Investors with a spare $500 million have decided it makes sense to give it to Slack. The group work messaging platform is reportedly in talks to raise a half-billion-dollar round at a $5 billion post-money valuation, according to media reports. Previously, it was reported that Slack is also fielding acquisition offers from Amazon and others.

Human-named bots on the rise

Siri and Alexa, you’ve got company. A growing number of popular human names are also doubling as names for AI-enabled bot startups. More than 20 such companies have recently raised funding, as the chatbot and digital assistant space heats up

$600M Series E
Mobike is an on-demand bike rental service. The Shanghai-based company operates more than 5M bikes with 100M registered users in 100 cities.
Shanghai CHN · Hardware · Mobile Apps · Travel · Transportation
Yiping Xia
Tencent Holdings (Lead), BOCOM International, ICBC International,

The medical devices Market in China

Nearly 100% of the citizens have some form of health insurance

The public hospitals are the traditional diagnosis and treatment centres for the average citizens and the government claims that nearly 100% of the citizens have some form of health insurance. Therefore they have to bear the expensive charges in hospitals themselves or to resort bribery to secure best treatments. The previous year marked with the violent attack on doctors and nurses by the patients.

Large pressures on large cities

The large demographic area of the country, pressurize the burden on public hospitals in the cities like Ghangzhou, Shanghai and Beijing. To ease the burden on public health care centres the Chinese government has taken initiatives to encourage investments in private healthcare facilities by raising funds and healthcare insurance to cover essential private facilities. Qualified private institutions will also be able to list shares and sell bonds to raise funds. This solves the problem of overcrowding in public hospitals as well as maintaining the peaceful relationship of doctor-patient relationship reported by Bloomberg Business. Some Private clinic in Eyes Surgery are penetring the Chinese market and open eyes center, it is a booming market specially for the wealthy Chinese .Euroeyes for example is a german eyes Center and operate legally in China.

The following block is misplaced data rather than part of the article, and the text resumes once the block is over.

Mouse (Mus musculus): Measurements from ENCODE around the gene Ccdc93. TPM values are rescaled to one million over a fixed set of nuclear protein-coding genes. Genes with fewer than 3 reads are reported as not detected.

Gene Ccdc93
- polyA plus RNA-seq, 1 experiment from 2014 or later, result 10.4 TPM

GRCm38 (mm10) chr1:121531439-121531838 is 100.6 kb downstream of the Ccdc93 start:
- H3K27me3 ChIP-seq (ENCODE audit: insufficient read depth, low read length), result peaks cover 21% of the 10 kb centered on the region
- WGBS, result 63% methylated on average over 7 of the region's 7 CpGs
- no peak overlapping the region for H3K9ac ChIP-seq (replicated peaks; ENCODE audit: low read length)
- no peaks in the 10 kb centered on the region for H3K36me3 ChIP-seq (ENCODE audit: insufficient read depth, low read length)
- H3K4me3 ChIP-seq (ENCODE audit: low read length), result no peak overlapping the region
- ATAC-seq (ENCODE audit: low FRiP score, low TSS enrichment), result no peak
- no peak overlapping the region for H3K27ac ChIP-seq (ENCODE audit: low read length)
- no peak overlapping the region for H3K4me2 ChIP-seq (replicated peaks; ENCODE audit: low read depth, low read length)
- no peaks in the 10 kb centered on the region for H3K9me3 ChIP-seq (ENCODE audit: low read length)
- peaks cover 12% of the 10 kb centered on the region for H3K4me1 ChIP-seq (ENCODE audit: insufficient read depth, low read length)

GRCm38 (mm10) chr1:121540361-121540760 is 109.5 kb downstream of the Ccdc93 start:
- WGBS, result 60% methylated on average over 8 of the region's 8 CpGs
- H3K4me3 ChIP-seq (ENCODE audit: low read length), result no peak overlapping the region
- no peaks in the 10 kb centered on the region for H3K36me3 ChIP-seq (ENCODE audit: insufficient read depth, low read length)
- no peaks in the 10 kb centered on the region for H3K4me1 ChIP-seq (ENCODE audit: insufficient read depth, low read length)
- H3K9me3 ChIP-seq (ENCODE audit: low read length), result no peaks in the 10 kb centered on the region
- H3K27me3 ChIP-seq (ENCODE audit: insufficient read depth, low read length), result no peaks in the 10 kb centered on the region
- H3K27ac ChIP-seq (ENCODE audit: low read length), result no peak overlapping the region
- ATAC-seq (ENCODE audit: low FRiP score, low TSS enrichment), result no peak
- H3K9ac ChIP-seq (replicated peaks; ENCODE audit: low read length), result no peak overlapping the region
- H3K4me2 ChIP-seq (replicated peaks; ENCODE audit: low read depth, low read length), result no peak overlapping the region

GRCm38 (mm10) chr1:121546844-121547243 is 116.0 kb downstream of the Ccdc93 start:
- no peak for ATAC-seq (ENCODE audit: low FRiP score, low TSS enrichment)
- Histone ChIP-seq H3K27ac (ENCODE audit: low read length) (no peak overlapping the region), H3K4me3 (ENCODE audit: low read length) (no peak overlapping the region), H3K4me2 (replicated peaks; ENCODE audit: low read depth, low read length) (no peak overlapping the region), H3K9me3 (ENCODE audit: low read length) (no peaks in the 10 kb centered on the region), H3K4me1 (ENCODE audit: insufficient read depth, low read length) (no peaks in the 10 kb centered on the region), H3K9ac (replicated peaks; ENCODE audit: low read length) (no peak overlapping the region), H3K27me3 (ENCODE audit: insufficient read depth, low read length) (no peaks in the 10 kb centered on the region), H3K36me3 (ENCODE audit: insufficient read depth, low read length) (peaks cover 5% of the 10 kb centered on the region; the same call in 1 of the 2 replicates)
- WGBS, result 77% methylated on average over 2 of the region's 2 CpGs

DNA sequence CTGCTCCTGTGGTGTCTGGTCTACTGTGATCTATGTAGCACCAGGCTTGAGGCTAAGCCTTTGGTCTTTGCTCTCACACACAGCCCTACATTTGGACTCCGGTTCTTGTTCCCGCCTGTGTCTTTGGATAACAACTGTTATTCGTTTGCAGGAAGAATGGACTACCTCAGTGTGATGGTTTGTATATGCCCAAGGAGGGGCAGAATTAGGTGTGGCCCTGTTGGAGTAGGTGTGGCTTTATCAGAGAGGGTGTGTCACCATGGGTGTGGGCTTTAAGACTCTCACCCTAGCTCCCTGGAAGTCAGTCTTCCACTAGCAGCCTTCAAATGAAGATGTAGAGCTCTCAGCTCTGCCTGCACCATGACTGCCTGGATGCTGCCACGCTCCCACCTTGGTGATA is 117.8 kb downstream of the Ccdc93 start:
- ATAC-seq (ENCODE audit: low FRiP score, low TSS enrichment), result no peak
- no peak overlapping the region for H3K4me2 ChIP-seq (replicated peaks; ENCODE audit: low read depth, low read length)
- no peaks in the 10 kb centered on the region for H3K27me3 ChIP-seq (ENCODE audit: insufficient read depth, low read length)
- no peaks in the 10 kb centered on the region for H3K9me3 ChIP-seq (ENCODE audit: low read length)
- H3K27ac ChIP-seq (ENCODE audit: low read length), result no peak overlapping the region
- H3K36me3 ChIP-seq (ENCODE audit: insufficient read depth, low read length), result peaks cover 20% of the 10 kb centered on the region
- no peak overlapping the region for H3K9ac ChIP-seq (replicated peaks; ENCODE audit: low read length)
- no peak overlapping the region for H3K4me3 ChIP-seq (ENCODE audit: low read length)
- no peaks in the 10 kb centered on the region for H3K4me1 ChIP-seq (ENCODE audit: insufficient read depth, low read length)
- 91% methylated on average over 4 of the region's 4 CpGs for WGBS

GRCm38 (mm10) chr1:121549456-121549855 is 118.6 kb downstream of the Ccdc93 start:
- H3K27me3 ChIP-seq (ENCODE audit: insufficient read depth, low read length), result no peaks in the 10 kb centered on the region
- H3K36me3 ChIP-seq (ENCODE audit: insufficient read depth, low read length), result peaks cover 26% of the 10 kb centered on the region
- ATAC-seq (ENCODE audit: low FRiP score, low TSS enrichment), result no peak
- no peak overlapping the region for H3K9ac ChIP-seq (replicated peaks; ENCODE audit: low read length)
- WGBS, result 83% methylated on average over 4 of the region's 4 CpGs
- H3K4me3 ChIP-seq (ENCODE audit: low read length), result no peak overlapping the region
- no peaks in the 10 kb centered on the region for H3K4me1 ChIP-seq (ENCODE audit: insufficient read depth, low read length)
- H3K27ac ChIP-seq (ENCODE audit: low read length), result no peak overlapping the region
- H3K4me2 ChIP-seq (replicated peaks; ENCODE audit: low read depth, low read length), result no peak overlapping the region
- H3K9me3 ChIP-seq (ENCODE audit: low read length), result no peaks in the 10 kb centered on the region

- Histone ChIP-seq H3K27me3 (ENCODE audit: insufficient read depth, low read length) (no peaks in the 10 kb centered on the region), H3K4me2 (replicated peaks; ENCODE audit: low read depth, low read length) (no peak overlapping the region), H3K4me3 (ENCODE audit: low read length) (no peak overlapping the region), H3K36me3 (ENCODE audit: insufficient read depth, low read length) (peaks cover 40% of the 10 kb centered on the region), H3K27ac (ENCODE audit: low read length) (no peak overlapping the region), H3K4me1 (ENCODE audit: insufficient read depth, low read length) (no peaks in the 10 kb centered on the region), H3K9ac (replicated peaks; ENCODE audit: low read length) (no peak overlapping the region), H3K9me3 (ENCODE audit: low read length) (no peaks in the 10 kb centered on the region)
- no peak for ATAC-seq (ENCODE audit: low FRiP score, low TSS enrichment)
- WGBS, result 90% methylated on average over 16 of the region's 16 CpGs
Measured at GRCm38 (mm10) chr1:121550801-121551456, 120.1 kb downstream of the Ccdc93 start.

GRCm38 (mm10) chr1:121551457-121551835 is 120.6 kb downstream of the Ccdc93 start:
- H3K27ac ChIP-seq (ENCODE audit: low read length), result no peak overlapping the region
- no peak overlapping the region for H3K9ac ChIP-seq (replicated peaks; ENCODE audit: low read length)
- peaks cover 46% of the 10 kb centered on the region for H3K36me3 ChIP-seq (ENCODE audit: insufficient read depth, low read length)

Increasing Hospitals Exploding the Opportunity for Medical Device Companies
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mercredi 14 juin 2017

Baidu restores Terracotta Army with AR

Baidu innovation !

But now, Baidu has teamed up with Emperor Qinshihuang’s Mausoleum 
Internet site Museum to revive the visuals of these historical relics with augmented truth (AR) engineering. On Might 18, Baidu launched its AR rendition on the Terracotta Army, Baidu’s AR offerings encompass the Terracotta Pit No.two, kneeling archers, and bronze chariots and horses.
Just after tapping to the digital camera button over the suitable aspect of the look for bar on their Baidu applicationbuyers can discover the AR aspect. Scan a result inpicture (similar to the a few photographs beneathwith the AR aspect, and tap about the ‘click to start’ icon on their mobile phone monitor, and end users can see vivid and colorful digital imaging of terracotta figures overlaid on their own mobile phone.
Alsoearning the picture from the terracotta military the 1st with the world’s 8wonders to be put on the web at twenty billion pixels.Previously this calendar year, Baidu pretty much , adhering to its start of aundertaking directed at in 2015.

lundi 12 juin 2017

Real estate market in China ; lead generation & digital strategy

The online real estate market in China is growing day by day




. The Chinese are getting wealthier, so they inevitably look for better comfort and a better environment. No more pollution, no more confined areas, they now see things big. They select carefully their homes in order to be fully satisfied. Thus, for all real estate professionals, this is a huge opportunity. But then how to generate leads in the real estate field? Decryption with some essential points